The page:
Harley Davidson and the Marlboro Man 1991 Movie Mickey Rourke and Don Johnson in a biker bar

Harley Davidson and the Marlboro Man [1991]

Everything you need to know about Harley Davidson and the Marlboro Man is right there in the title. Our dynamic duo will be riding bikes, smoking, drinking, and fighting but above all, they will be doing it all together. This is a very easygoing and engaging movie with a lot of humor and charm. The soundtrack perfectly matches what’s going on and adds another layer of coolness to the whole thing.

As it usually happens, one movie leads me to another and before I know it, I’m down the rabbit hole. This time going through action movies I grew up with. And this is one of them. Considering just how much testosterone and old-school machismo is here, I wonder how did I not end up more fucked up, but more about that later.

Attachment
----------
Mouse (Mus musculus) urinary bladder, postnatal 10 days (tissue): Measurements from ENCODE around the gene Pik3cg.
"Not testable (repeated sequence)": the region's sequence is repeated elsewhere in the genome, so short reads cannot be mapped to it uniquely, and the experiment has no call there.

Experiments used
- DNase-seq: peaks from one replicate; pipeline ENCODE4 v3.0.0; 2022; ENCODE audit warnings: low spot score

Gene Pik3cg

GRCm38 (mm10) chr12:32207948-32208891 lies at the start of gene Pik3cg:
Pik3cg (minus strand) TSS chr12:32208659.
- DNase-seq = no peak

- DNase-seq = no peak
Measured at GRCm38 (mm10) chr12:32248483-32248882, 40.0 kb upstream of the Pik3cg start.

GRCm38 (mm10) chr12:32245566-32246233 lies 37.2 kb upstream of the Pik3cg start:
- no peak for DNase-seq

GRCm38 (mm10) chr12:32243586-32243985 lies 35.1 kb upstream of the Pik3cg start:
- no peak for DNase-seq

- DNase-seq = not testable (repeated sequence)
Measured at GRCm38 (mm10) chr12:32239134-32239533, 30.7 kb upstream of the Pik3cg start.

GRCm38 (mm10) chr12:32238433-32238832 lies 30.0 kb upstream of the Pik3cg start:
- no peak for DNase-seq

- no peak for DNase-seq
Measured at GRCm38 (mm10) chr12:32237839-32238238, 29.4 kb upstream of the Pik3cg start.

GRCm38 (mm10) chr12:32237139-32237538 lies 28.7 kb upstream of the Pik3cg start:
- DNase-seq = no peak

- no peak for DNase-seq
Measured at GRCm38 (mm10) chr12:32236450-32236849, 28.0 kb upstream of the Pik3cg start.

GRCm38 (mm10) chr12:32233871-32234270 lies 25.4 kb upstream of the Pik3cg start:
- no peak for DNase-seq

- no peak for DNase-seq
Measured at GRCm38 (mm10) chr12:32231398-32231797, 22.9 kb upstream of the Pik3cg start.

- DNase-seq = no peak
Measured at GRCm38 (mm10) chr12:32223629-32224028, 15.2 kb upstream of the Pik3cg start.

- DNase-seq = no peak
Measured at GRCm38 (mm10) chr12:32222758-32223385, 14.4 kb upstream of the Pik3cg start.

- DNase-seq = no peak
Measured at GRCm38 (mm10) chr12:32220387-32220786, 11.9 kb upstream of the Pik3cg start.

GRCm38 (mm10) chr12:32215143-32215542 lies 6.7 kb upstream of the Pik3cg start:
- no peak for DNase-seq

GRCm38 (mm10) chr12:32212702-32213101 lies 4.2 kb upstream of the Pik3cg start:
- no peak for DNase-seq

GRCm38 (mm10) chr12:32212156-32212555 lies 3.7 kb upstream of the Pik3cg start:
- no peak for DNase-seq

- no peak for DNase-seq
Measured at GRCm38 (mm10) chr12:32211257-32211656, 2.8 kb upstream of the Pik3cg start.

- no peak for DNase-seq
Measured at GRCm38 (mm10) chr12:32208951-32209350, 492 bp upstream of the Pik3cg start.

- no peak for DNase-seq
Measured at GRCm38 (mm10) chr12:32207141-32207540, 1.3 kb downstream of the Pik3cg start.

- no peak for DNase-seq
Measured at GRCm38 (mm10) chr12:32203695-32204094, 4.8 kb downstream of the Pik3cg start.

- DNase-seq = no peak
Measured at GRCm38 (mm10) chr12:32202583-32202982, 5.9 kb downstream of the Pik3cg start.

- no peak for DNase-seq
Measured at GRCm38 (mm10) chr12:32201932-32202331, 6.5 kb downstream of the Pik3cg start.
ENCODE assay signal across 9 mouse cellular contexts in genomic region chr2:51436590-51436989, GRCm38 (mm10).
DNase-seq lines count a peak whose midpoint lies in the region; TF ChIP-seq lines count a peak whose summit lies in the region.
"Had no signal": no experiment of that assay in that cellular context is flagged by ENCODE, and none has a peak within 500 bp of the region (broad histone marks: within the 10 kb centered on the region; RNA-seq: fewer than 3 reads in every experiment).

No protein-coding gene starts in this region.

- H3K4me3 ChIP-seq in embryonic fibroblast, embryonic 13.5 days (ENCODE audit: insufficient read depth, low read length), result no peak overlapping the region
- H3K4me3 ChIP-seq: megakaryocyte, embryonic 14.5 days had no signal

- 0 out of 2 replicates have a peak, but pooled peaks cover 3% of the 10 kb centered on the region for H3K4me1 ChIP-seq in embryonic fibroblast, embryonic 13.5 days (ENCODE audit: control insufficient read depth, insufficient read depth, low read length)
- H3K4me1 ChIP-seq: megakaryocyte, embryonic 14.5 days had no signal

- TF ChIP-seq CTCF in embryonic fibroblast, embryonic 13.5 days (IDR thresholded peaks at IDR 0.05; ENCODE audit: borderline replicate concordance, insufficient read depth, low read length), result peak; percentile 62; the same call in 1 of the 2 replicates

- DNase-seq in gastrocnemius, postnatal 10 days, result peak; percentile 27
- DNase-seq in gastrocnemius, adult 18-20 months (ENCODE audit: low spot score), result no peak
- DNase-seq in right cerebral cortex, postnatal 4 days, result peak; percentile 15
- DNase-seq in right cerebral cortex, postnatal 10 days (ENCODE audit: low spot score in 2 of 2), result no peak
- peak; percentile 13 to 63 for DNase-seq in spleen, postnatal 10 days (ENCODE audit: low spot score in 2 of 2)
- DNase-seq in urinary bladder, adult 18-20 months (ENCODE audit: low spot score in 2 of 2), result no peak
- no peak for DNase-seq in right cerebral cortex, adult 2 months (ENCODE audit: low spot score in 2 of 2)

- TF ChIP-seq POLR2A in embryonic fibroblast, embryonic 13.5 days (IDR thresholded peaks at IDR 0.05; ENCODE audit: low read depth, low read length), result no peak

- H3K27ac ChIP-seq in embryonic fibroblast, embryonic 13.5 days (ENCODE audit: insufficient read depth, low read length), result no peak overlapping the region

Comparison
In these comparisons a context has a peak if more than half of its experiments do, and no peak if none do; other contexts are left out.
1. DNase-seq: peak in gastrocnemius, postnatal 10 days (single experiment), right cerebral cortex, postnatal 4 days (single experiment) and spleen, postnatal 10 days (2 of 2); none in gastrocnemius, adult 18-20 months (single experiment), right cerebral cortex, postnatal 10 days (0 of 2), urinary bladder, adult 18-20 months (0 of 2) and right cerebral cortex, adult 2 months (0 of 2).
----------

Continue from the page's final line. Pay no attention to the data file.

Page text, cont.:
After I first saw Harley Davidson and the Marlboro Man, I loved the movie so much that I spent days drawing what I considered the best parts of the movie. I don’t know where that picture is now but I can clearly remember how it looked like. It featured a bunch of bad guys in vinyl coats coming down the rope from a helicopter all the while shooting at our guys who are riding away on their bikes.

And that’s the thing about this movie, it has so many memorable and engaging scenes. Like those bad guys with their Steyr Augs, the weapon of choice of the futuristic eighties movies. It’s also one of the last biker movies after two decades of various productions. Easy Rider was an incredibly influential cult classic and it spawned a whole new subgenre. However, it’s much more serious than this late eighties/early nineties extravaganza.

Above all, this is a feel-good action movie with a tight script and charmingly doomed characters. They couldn’t have picked better guys for the lead roles in Mickey Rourke and Don Johnson. The two of them were basically playing themselves and had palpable onscreen chemistry. When you’re making a movie with this title you simply know it cannot be serious.